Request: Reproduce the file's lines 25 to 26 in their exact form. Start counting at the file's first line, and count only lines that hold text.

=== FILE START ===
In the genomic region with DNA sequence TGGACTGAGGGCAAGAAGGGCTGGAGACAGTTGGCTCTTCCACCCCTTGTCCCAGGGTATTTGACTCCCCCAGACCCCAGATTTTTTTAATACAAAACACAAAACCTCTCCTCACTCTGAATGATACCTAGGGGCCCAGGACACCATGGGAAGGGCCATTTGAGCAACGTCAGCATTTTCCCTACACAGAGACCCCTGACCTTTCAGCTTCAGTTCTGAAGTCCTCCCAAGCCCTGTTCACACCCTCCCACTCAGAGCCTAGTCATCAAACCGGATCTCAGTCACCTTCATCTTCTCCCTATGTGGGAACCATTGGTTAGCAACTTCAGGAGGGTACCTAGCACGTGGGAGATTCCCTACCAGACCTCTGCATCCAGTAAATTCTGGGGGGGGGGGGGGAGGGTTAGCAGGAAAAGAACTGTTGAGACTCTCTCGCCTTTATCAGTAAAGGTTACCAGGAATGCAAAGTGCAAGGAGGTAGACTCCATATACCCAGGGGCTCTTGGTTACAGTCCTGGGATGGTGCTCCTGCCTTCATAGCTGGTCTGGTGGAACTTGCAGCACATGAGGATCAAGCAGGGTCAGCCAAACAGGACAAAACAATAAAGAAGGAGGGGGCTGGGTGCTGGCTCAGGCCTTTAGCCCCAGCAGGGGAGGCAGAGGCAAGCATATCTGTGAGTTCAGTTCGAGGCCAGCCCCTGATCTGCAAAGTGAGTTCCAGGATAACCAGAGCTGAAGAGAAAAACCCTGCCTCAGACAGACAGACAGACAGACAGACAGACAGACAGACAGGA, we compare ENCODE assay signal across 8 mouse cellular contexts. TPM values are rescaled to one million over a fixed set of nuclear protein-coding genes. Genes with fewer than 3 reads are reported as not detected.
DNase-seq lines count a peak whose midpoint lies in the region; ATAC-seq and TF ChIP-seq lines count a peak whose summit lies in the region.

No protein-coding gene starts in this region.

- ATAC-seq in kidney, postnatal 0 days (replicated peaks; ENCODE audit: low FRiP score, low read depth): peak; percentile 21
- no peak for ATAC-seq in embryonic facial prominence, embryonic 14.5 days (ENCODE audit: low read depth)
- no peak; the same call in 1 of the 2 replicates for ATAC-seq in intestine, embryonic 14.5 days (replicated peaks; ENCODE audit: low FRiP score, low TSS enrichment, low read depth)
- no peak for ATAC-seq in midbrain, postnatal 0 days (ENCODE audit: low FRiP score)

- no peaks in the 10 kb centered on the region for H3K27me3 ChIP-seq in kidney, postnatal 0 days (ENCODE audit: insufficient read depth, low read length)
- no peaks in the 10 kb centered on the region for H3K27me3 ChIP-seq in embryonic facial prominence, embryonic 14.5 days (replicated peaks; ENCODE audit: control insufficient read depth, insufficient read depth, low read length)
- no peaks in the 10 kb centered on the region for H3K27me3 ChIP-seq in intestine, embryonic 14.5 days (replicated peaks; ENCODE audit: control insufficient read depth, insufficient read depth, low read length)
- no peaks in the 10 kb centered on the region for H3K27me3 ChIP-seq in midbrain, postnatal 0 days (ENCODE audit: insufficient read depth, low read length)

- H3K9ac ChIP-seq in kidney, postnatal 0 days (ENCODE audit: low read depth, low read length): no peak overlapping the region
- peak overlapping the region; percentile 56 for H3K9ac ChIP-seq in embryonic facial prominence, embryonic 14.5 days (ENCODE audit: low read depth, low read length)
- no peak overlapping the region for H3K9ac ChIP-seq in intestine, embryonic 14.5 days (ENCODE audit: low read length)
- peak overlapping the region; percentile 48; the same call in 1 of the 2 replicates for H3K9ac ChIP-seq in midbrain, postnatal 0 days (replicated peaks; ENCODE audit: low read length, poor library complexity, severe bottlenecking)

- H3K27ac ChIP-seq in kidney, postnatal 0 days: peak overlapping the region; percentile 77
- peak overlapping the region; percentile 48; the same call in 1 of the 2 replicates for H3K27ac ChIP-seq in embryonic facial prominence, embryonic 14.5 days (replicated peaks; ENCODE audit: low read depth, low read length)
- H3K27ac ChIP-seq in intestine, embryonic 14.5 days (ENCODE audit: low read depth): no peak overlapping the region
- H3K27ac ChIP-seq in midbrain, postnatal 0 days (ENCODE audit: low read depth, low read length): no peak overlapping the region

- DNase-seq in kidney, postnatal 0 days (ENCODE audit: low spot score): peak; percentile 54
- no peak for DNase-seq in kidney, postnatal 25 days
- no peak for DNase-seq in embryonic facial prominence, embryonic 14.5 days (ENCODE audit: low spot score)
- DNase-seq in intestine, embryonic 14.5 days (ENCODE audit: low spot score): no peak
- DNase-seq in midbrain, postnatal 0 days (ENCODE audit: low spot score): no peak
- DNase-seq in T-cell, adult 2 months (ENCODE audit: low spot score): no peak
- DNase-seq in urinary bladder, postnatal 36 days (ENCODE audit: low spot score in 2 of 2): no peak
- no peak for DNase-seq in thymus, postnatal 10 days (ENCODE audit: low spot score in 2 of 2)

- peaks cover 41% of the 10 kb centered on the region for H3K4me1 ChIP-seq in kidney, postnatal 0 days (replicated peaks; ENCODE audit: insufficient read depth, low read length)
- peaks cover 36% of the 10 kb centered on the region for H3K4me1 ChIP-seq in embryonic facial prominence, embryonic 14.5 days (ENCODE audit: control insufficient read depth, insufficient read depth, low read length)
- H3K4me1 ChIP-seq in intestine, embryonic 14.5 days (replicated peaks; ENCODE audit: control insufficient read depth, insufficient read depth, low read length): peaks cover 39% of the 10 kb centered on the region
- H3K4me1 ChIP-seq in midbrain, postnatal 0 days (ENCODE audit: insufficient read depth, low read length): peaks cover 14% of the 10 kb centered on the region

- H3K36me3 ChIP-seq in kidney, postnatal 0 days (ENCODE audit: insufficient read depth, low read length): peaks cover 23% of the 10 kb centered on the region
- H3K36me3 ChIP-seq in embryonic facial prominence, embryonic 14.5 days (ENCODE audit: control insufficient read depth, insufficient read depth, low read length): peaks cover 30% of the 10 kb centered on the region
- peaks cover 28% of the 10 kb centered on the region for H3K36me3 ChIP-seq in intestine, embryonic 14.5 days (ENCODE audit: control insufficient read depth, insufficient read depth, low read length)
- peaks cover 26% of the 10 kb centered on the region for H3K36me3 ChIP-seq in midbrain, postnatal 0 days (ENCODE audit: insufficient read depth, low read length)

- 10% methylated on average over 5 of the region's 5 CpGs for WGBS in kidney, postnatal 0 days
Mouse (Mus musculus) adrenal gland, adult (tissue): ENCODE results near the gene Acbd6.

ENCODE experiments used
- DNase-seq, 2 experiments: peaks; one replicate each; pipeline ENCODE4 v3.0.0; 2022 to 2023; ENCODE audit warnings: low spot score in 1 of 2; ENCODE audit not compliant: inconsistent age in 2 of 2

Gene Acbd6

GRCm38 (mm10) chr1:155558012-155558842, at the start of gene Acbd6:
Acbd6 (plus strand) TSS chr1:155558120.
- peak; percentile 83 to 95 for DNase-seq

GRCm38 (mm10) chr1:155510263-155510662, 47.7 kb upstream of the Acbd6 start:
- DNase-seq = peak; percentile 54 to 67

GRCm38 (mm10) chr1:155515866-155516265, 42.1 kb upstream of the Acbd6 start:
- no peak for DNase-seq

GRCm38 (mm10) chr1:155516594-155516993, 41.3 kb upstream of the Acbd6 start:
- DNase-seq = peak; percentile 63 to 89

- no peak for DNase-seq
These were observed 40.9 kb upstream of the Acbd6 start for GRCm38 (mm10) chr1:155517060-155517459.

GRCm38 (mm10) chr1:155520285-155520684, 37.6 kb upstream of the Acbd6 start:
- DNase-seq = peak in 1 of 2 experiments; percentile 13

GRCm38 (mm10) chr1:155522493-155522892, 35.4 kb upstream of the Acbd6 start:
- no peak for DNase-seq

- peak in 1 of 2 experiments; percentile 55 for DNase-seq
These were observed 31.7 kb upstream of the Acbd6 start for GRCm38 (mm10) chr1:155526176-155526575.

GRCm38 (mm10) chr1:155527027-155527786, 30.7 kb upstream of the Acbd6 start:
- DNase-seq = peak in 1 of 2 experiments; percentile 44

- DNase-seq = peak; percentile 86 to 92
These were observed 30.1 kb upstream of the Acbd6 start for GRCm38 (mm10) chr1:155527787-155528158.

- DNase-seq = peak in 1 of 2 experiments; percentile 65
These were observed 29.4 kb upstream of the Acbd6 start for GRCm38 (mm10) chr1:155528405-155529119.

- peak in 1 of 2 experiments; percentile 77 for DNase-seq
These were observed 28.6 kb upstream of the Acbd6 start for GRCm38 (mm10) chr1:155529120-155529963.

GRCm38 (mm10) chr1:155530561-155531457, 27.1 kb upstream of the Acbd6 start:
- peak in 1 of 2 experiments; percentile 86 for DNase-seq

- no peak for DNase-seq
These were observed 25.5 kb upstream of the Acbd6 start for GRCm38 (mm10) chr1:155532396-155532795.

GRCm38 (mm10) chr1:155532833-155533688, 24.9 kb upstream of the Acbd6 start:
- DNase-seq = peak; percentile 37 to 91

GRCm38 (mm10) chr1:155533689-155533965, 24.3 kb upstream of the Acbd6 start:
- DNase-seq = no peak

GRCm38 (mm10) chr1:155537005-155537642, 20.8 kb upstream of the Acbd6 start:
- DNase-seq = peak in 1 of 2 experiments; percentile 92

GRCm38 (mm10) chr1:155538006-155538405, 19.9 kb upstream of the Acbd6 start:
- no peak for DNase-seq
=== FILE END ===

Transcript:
- DNase-seq in T-cell, adult 2 months (ENCODE audit: low spot score): no peak
- DNase-seq in urinary bladder, postnatal 36 days (ENCODE audit: low spot score in 2 of 2): no peak